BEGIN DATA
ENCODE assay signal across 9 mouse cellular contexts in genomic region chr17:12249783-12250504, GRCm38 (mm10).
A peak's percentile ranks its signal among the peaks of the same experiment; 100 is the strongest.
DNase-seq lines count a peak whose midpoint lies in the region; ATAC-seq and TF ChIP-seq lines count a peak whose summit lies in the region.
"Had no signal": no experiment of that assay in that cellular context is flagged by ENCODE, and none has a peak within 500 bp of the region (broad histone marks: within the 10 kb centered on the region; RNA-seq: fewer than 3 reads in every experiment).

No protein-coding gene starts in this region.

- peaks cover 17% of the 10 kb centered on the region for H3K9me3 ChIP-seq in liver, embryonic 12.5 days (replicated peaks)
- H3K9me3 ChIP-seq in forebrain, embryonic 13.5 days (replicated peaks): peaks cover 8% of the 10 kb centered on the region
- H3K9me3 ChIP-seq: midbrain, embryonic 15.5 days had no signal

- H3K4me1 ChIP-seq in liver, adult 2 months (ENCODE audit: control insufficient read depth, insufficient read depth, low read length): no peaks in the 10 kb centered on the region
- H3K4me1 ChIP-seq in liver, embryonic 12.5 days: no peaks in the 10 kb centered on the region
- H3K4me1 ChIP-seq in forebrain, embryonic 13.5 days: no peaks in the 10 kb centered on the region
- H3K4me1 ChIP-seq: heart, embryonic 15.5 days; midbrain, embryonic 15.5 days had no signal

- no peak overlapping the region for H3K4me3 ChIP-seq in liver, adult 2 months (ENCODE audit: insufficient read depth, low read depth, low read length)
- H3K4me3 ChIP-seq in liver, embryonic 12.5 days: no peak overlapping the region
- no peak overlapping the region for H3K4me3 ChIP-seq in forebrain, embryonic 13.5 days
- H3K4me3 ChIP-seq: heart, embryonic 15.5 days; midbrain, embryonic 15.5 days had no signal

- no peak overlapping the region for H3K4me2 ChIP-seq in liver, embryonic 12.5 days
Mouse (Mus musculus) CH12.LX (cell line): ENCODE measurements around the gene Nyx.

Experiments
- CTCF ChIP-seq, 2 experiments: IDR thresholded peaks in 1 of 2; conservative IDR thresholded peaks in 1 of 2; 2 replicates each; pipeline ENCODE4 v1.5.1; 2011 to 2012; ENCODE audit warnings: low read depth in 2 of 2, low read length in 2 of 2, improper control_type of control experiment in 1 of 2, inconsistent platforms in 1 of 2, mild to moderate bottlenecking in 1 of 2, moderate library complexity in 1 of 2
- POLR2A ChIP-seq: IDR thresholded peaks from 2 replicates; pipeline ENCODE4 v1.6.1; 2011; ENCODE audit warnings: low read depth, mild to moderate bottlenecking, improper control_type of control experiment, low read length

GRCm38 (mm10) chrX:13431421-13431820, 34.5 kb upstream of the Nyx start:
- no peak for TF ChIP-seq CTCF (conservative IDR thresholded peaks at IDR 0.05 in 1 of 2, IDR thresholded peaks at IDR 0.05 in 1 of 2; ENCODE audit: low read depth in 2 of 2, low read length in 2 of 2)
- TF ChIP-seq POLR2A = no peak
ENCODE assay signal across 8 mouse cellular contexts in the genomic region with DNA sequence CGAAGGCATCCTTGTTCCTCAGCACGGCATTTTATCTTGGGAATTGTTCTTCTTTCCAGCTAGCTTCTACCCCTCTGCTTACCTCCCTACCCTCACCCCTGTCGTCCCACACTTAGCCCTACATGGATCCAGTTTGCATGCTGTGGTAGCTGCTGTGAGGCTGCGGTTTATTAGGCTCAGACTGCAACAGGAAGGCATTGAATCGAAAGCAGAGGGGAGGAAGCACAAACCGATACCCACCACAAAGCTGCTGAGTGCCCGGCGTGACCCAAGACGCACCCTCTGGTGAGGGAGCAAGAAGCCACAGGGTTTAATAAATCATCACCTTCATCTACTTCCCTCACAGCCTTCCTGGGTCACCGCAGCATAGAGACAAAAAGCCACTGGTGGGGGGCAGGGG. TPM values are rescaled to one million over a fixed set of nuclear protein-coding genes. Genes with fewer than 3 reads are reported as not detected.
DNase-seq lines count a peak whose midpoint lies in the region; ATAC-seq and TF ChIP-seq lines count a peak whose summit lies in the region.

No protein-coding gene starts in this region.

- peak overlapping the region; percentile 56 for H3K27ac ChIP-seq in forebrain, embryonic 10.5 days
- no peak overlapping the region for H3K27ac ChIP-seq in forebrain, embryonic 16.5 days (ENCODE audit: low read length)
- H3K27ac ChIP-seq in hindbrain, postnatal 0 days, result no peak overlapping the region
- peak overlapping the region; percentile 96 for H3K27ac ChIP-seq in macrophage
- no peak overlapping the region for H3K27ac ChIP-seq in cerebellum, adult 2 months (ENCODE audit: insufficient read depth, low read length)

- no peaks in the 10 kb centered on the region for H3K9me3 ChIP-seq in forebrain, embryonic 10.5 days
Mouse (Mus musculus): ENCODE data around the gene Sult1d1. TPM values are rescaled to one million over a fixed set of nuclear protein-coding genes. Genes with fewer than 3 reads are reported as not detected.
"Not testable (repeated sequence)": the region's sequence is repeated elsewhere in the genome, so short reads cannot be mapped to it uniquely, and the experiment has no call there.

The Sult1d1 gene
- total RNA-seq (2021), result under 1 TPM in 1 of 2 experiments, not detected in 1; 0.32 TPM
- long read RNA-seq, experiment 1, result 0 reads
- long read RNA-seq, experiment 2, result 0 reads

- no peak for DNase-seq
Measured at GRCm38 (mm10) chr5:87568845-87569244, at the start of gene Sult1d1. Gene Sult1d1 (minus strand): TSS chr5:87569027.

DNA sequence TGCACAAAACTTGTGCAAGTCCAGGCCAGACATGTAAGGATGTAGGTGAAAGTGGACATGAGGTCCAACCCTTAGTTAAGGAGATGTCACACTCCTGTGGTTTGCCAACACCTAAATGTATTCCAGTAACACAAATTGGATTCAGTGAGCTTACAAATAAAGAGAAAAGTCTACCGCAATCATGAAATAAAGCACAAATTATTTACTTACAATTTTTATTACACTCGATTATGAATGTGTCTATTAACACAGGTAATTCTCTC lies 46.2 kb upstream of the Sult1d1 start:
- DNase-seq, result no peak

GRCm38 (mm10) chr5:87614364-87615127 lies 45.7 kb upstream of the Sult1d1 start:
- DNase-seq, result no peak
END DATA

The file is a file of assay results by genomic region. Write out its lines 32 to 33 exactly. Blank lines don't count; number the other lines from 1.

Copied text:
- no peak overlapping the region for H3K27ac ChIP-seq in cerebellum, adult 2 months (ENCODE audit: insufficient read depth, low read length)

- no peaks in the 10 kb centered on the region for H3K9me3 ChIP-seq in forebrain, embryonic 10.5 days